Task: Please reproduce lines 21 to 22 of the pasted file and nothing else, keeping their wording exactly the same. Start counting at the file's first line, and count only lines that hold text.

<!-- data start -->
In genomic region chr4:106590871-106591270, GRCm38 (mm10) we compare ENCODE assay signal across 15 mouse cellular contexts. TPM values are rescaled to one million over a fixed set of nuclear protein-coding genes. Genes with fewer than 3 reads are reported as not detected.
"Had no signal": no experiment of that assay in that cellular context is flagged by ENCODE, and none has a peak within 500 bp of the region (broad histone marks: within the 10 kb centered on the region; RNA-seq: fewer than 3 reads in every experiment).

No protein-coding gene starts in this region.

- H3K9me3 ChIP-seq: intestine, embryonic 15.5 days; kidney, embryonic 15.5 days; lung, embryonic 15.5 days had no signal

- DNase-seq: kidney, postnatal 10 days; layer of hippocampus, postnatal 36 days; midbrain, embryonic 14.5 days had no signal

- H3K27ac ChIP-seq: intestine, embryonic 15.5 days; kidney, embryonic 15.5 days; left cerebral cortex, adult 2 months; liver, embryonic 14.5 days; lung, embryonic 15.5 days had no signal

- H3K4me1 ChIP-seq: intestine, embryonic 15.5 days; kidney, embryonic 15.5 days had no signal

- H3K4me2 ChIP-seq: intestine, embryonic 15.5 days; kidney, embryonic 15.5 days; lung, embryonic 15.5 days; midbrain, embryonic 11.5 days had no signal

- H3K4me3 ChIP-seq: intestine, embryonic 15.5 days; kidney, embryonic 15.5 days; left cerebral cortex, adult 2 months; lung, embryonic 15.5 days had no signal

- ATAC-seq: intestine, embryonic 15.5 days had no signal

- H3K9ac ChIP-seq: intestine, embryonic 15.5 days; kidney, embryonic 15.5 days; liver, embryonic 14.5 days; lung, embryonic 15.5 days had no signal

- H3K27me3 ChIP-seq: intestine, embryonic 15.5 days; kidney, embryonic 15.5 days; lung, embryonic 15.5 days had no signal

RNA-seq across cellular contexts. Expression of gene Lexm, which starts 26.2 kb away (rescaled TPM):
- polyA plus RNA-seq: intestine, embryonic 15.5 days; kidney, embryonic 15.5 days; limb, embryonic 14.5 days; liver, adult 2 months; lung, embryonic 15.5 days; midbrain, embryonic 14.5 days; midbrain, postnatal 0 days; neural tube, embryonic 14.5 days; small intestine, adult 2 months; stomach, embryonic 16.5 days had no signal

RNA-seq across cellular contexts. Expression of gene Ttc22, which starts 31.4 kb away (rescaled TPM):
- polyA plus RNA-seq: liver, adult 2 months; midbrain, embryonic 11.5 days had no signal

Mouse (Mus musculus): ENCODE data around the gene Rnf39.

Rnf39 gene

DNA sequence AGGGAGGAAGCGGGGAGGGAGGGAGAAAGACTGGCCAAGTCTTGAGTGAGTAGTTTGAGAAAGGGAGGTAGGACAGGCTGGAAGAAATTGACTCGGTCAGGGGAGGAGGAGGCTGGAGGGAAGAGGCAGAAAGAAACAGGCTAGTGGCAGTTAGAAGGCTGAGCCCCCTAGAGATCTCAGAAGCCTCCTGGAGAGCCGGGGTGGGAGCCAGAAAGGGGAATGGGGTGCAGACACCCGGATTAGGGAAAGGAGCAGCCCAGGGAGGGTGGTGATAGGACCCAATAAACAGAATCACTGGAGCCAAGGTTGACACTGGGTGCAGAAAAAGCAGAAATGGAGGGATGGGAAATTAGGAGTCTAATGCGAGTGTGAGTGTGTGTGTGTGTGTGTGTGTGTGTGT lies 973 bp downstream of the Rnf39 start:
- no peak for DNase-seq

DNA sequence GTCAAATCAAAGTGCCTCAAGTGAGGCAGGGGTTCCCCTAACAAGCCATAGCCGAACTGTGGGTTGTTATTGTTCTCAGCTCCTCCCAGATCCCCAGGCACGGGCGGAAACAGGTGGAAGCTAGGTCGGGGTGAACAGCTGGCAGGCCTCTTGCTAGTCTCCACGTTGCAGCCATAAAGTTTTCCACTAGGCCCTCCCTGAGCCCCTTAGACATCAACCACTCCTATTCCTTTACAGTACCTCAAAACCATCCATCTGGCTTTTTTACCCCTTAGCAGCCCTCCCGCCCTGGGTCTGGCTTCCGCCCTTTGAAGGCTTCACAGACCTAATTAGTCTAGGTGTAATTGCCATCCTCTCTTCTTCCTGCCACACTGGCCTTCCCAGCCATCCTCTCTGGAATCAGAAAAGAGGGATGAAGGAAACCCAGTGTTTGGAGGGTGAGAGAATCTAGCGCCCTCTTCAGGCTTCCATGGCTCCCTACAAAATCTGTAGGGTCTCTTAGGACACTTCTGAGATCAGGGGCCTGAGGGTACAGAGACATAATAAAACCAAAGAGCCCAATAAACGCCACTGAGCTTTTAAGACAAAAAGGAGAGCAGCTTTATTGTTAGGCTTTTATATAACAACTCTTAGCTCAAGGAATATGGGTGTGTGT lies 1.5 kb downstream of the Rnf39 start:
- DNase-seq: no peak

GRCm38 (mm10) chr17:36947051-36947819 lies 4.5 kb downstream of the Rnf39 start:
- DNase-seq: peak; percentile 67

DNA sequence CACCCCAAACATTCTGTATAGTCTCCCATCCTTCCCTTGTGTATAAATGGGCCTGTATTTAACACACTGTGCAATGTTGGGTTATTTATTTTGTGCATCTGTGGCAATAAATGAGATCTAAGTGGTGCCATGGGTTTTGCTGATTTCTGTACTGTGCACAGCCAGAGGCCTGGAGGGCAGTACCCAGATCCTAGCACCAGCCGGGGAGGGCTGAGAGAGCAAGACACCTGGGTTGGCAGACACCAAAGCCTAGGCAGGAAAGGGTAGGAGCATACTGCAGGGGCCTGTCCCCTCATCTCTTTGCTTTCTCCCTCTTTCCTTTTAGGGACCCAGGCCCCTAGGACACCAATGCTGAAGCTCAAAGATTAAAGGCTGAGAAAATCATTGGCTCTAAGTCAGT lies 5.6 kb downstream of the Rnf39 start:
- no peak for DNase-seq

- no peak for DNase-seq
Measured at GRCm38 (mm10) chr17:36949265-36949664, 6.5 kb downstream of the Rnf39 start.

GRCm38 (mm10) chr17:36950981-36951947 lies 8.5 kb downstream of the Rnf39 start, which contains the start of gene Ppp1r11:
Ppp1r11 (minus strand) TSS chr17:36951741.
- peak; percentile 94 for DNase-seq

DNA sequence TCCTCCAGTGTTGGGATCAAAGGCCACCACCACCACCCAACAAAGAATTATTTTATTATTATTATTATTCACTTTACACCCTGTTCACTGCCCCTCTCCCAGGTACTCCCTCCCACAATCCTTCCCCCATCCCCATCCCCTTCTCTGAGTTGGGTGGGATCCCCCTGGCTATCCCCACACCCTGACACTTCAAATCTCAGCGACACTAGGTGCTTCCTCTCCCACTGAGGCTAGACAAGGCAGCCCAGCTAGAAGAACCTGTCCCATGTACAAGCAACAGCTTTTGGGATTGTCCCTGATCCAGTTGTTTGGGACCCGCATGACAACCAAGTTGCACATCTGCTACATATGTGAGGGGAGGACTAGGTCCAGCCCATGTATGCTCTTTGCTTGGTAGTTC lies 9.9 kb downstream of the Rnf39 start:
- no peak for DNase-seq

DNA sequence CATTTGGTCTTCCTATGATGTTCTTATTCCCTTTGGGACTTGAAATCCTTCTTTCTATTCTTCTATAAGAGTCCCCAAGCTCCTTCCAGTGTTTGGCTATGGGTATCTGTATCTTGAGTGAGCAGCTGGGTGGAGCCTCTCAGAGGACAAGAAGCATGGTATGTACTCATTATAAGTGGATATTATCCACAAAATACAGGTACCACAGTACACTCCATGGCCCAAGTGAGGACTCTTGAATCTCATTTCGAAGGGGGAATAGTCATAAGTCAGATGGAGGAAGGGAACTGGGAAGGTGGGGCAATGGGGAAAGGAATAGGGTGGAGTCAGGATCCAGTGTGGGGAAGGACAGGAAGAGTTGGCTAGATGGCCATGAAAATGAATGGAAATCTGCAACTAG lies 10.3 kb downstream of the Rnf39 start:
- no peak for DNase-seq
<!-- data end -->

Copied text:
DNA sequence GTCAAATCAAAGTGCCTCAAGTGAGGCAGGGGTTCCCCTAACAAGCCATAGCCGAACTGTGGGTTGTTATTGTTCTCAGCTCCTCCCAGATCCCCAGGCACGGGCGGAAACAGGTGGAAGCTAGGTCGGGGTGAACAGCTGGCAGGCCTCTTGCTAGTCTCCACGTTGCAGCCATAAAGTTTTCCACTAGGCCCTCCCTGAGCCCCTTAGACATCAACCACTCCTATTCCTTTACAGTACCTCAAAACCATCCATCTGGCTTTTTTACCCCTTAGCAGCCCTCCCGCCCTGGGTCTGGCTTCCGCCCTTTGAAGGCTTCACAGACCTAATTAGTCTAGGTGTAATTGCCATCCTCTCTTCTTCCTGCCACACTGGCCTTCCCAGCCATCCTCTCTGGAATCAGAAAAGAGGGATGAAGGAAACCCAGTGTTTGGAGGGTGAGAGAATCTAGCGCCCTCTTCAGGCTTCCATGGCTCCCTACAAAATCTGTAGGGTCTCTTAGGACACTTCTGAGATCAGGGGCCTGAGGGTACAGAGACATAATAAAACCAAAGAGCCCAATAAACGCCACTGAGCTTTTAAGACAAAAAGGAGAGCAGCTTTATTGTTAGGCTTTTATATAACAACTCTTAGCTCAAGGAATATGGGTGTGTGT lies 1.5 kb downstream of the Rnf39 start:
- DNase-seq: no peak